|Publication number||US7365646 B1|
|Application number||US 11/268,805|
|Publication date||Apr 29, 2008|
|Filing date||Nov 7, 2005|
|Priority date||Nov 7, 2005|
|Publication number||11268805, 268805, US 7365646 B1, US 7365646B1, US-B1-7365646, US7365646 B1, US7365646B1|
|Inventors||Nicole H. Mann|
|Original Assignee||Mann Nicole H|
|Export Citation||BiBTeX, EndNote, RefMan|
|Patent Citations (12), Referenced by (2), Classifications (14), Legal Events (5)|
|External Links: USPTO, USPTO Assignment, Espacenet|
The present invention relates to alarms. More particularly, the present invention relates to a children's potty alarm which is entertaining for small children and reminds children to visit the restroom at selected timed intervals during potty training.
Potty training is a major rite-of-passage for small children. Various methods are used by parents and other caregivers to train children to use the restroom when needed. This includes offering rewards to a child when he or she timely meets his or her bathroom needs.
What is needed is a potty alarm which is entertaining to small children and reminds children undergoing potty training when it is time to visit the restroom at programmed time intervals. Over time, such an alarm would instill in a child the need to use the restroom at regular intervals in order to timely meet the child's bathroom needs.
The present invention is generally directed to a children's potty alarm. The children's potty alarm includes a base. A simulated bedroom/bathroom setting which may include a dancing bear or other character is provided on the base. A microprocessor is provided in the base. A speaker is connected to the microprocessor and provided on the base and broadcasts motivational sentences, phrases and/or songs sounds from the speaker upon activation of the alarm to awaken and motivate a child to use a bathroom at predetermined intervals.
The invention will now be described, by way of example, with reference to the accompanying drawings, in which:
Referring to the drawings, an illustrative embodiment of the children's potty alarm according to the present invention is generally indicated by reference numeral 1. Briefly, the children's potty alarm 1 is entertaining to small children and is designed to remind a small child of the need to use the restroom at pre-programmed time intervals as the child is being potty trained. The children's potty alarm 1 typically includes a base 2, which contains the functional components of the children's potty alarm 1, and a transparent cover 52 provided on the base 2. A diorama-like setting 17 of a bathroom and children's bedroom is displayed on the base 2 and inside the cover 52, as will be hereinafter described.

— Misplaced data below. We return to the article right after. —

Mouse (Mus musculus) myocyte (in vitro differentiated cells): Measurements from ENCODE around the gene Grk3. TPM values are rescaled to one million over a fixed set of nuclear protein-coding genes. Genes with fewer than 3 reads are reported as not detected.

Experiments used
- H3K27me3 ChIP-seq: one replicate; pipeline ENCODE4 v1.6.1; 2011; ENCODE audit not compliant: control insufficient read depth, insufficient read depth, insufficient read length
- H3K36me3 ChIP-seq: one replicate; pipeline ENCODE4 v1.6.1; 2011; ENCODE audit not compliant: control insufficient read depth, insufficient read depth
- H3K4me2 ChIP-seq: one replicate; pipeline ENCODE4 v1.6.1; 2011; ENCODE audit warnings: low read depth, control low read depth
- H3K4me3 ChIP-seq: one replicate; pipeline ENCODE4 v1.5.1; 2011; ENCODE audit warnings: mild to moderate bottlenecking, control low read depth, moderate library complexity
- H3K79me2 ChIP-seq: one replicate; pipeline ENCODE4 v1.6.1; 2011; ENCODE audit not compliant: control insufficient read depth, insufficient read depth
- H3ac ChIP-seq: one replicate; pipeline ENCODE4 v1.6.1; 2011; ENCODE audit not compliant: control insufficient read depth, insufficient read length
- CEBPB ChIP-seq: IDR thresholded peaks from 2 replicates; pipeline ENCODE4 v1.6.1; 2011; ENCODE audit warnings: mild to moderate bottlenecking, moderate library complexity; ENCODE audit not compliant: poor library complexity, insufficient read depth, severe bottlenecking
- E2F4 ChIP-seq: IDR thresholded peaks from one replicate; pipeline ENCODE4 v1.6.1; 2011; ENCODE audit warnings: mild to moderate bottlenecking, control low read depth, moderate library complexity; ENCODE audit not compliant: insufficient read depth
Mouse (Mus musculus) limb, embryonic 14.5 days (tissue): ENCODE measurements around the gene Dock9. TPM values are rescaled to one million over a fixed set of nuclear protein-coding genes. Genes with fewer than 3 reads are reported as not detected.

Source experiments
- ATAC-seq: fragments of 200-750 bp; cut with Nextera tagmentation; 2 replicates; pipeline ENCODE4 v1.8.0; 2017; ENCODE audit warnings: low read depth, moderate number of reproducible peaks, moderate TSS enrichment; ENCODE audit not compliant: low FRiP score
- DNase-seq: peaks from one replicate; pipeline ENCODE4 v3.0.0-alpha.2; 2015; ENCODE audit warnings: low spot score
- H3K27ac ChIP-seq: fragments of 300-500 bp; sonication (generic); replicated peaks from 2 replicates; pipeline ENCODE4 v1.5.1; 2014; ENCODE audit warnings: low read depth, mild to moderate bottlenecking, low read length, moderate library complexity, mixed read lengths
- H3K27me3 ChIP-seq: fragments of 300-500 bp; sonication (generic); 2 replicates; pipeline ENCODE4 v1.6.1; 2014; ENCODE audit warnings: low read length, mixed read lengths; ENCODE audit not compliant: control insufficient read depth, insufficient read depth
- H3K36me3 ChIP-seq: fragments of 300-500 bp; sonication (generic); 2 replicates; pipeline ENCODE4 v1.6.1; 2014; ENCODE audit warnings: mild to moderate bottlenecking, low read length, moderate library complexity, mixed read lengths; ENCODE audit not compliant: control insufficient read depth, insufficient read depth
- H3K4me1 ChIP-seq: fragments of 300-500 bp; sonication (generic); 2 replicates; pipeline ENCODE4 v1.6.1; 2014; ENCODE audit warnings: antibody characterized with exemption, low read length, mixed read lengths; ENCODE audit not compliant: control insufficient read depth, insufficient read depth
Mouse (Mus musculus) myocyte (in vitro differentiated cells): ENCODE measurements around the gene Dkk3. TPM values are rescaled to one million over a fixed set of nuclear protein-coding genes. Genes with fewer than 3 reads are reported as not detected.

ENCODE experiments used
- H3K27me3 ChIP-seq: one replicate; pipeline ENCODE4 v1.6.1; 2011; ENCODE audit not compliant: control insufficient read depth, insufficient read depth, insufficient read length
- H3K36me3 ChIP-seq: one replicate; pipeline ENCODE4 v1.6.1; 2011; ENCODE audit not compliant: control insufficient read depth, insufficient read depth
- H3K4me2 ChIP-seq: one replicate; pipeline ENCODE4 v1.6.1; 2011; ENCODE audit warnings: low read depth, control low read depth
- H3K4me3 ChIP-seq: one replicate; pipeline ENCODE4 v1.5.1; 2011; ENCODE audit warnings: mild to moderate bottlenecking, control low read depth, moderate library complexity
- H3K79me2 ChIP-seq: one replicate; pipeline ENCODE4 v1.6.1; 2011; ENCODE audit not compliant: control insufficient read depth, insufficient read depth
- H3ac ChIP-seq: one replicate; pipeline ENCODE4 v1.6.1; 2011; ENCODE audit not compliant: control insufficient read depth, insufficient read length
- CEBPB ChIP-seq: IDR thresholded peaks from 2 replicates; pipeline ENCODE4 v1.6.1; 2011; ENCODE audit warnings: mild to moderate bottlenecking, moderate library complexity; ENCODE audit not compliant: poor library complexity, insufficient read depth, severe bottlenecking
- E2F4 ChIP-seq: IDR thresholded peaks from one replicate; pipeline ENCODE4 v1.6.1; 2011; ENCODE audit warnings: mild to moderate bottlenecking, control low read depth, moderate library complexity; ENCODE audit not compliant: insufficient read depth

As shown in
The cover 52 may be glass or plastic, for example, and may include a front panel 53, side panels 54, a rear panel 55 and a top panel 56. The rear panel 55 may be a solid or opaque material. The cover 52 may completely enclose the simulated bedroom/bathroom setting on the base 2. Alternatively, the cover 52 may partially enclose the simulated bedroom/bathroom setting, in which case the cover 52 need not necessarily be transparent. It is to be understood that the cover 52 may have numerous variations in shape and design. For example, the cover 52 may include the rear panel 55 only extending upwardly from the base 2; or may have the side panels 54, rear panel 55 and top panel 56 without the front panel 53. Still further in the alternative, the cover 52 may be omitted altogether. Preferably, the cover 52 includes the rear panel 55 to facilitate viewing of the simulated bedroom/bathroom setting 17 from various angles with only the rear view being blocked.
The base 2 may be generally rectangular, as shown, or may have any other suitable shape. As shown in
As shown in
As further shown in
A power source 38 is connected to the microprocessor 30. The power source 38 may be a battery (not shown), for example. Alternatively, the power source 38 may be a standard, 120-volt household electrical outlet (not shown) which may be connected to the microprocessor 30 through a power cord 39 having a plug 40. Also connected to the microprocessor 30 is a bear animation motor 25 which is typically contained in the base 2 and engages the bear 24 in the simulated bedroom/bathroom setting 17, typically through a slot (not shown) provided in the floor 18. When activated by the microprocessor 30, as will be hereinafter described, the bear animation motor 25 causes the bear 24 to “dance” or rock from side-to-side from the bed 22 to the toilet 20, and back to the bed 22.